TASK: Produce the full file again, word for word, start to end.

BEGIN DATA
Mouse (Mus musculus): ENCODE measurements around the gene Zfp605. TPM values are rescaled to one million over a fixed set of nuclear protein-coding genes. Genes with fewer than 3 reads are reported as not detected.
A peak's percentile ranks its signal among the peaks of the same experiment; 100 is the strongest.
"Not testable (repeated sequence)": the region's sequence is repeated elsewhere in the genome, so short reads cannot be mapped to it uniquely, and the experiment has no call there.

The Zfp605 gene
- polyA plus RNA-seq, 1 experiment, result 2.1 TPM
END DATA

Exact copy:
Mouse (Mus musculus): ENCODE measurements around the gene Zfp605. TPM values are rescaled to one million over a fixed set of nuclear protein-coding genes. Genes with fewer than 3 reads are reported as not detected.
A peak's percentile ranks its signal among the peaks of the same experiment; 100 is the strongest.
"Not testable (repeated sequence)": the region's sequence is repeated elsewhere in the genome, so short reads cannot be mapped to it uniquely, and the experiment has no call there.

The Zfp605 gene
- polyA plus RNA-seq, 1 experiment, result 2.1 TPM